McCall was born and raised in New Jasper Township, Greene County, Ohio. He was a boyhood friend of fellow future musician Johnny Paycheck. At the age of 15, he landed a job as a disc jockey at a local Ohio radio show on Saturday mornings. During this time, he also performed as a musician at dances and other events. After graduating from high school, McCall joined the military and was stationed in Kentucky. In 1958, after finishing his duty in the army, McCall moved to Nashville with Paycheck to record as a duo. The duo failed but McCall soon found work as a background singer during recording sessions for various artists including Faron Young, George Jones and Ray Price. Next, he began to tour with the bands of Young, Price and the newcomer Hank Williams Jr.
In 1959, McCall was contacted by Nashville producer Buddy Killen, and asked to join a pop band he was forming called The Little Dippers. The band released the top ten pop hit "Forever" in 1960. The next year, McCall was signed by Capitol Records as a solo singer. He released two singles for the label, but neither charted and the performer was subsequently released by Capitol. In 1962, McCall signed with Phillips Records as a country music singer. He released the hit "A Stranger Was Here," which peaked at #17. Later in the year he performed the theme for the film Hud, which starred actor Paul Newman.
McCall decided to begin an acting career in 1965. He appeared in numerous films including Nashville Rebel, Road to Nashville and What Am I Bid. During his acting career, McCall also traveled to the American Southwest to perform in rodeos as a cowboy. In 1968, he decided to return to recording.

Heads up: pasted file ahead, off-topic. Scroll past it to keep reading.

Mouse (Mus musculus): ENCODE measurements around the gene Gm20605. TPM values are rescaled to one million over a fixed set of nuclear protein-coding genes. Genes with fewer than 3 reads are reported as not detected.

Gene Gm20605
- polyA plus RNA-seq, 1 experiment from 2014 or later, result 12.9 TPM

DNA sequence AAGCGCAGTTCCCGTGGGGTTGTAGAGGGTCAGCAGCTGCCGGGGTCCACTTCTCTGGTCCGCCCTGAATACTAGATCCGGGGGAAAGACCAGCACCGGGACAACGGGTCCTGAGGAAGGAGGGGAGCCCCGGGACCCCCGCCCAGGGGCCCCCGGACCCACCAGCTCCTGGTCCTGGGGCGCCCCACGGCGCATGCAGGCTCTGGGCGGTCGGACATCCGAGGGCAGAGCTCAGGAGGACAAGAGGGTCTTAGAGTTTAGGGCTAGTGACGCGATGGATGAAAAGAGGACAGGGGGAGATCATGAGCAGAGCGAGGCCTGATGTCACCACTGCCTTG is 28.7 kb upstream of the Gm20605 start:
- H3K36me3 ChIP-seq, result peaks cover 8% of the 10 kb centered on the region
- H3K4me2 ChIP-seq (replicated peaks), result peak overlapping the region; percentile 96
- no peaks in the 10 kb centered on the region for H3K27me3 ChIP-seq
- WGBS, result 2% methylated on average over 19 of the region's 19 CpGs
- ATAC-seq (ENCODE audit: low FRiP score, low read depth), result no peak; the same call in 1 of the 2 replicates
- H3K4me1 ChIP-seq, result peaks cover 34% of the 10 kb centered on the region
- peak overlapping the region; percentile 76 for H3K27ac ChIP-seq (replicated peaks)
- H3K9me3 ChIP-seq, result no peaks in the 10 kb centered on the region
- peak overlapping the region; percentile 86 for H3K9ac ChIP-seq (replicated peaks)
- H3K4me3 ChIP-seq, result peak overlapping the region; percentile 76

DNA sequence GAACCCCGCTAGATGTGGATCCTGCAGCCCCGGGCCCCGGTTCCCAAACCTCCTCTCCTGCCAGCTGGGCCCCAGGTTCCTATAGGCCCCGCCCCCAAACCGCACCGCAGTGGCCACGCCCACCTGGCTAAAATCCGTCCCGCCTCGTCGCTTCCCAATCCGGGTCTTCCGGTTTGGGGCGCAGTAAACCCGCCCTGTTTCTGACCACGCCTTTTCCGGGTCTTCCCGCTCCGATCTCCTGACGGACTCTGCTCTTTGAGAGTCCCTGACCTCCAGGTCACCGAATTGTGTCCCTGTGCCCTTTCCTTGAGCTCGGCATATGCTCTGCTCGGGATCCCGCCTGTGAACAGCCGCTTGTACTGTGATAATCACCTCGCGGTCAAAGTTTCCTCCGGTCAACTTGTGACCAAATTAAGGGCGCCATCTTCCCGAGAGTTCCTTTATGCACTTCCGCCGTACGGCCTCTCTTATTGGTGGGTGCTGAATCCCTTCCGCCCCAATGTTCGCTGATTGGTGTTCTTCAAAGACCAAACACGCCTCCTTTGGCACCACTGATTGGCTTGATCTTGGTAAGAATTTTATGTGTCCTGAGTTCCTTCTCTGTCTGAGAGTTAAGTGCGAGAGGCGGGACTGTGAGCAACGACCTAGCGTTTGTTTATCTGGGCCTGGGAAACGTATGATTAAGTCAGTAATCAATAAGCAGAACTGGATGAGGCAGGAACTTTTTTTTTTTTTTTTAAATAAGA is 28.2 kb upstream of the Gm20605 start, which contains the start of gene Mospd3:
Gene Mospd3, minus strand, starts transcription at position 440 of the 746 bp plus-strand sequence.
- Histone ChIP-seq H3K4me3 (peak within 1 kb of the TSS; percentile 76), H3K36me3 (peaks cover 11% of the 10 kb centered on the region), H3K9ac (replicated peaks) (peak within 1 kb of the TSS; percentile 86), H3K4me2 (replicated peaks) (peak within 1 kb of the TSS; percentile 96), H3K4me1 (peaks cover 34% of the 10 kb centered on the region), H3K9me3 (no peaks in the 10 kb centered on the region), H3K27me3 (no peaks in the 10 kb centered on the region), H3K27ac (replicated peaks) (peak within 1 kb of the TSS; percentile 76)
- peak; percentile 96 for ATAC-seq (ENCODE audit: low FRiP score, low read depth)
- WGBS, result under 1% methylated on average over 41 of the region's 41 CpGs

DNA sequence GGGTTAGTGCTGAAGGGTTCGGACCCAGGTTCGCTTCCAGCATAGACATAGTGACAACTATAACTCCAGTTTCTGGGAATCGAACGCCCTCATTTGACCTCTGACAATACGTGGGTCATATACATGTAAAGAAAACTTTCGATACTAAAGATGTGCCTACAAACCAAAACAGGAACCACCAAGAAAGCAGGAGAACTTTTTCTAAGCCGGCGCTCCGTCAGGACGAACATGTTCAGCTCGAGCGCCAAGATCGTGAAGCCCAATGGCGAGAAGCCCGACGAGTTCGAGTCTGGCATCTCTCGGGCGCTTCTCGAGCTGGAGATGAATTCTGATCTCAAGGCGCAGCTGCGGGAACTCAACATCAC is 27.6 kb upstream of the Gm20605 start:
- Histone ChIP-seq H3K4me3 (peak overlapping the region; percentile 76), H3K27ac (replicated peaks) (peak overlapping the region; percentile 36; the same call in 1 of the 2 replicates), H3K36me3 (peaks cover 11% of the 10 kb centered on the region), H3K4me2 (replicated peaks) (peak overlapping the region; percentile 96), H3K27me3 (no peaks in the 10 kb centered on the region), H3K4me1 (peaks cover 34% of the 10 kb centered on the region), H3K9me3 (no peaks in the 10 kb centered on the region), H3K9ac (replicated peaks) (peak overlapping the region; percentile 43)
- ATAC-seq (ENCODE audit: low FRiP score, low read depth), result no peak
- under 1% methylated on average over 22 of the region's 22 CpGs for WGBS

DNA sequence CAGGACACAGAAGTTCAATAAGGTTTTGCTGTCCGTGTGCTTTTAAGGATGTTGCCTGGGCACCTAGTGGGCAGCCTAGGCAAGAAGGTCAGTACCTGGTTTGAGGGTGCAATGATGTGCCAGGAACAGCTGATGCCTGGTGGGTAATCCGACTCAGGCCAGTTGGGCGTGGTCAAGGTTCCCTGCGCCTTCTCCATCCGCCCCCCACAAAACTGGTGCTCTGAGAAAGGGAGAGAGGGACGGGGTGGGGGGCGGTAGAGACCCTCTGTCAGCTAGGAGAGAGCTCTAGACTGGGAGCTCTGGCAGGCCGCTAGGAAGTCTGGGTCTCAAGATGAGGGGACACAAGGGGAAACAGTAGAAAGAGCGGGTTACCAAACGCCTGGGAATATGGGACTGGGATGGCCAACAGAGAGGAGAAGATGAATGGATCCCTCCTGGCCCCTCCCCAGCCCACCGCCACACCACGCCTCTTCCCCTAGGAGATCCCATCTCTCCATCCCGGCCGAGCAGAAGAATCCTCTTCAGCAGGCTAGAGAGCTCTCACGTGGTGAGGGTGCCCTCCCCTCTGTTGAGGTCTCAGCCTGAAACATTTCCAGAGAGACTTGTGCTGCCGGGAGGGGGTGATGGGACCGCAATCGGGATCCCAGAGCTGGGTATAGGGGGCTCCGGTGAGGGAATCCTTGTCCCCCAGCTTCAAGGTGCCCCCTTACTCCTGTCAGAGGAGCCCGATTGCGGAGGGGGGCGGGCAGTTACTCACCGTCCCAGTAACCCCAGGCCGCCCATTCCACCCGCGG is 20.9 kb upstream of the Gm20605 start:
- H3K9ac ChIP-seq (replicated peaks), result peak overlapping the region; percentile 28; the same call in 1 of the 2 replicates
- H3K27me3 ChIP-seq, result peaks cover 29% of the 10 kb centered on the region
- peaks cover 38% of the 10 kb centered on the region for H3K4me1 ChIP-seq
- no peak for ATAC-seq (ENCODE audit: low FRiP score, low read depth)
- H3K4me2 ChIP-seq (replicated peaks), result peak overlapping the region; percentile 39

In 1968, McCall signed with "Wayside Records" and released four singles. In 1970, he released his first album, Meet Darrell McCall for Mercury Records. Hank Williams Jr. recorded a song penned by McCall in 1971 entitled "Eleven Roses." It became a #1 hit for Williams and resulted in a songwriting contract offer from "Tree International" for McCall, who accepted. In 1974, he signed with Atlantic Records, releasing the single "There's Still a Lot of Love in San Antone." The following year he left Atlantic and signed with Columbia records. During this period his popularity grew due to the Outlaw Country sound being pushed into the mainstream. With Columbia he recorded the hit duet "Lily Dale" with Willie Nelson, which became a top 40 hit and was awarded the "Best Duet of 1977" by Cash Box Magazine. After a few more singles with the label, McCall signed with Hillside Records in 1980 and released a single, but then decided to sign with RCA Records. With RCA, he released his final top 40 hit "Long Line of Empties." His final charting single "Memphis in May" was released for Indigo Records in 1984. In 1986, McCall recorded two albums, including one with Johnny Bush. Following these releases, he stopped recorded but continued to tour. However, he did appear as the lead singer on a few tracks of the Ace in the Hole's 1995 debut album. MFRS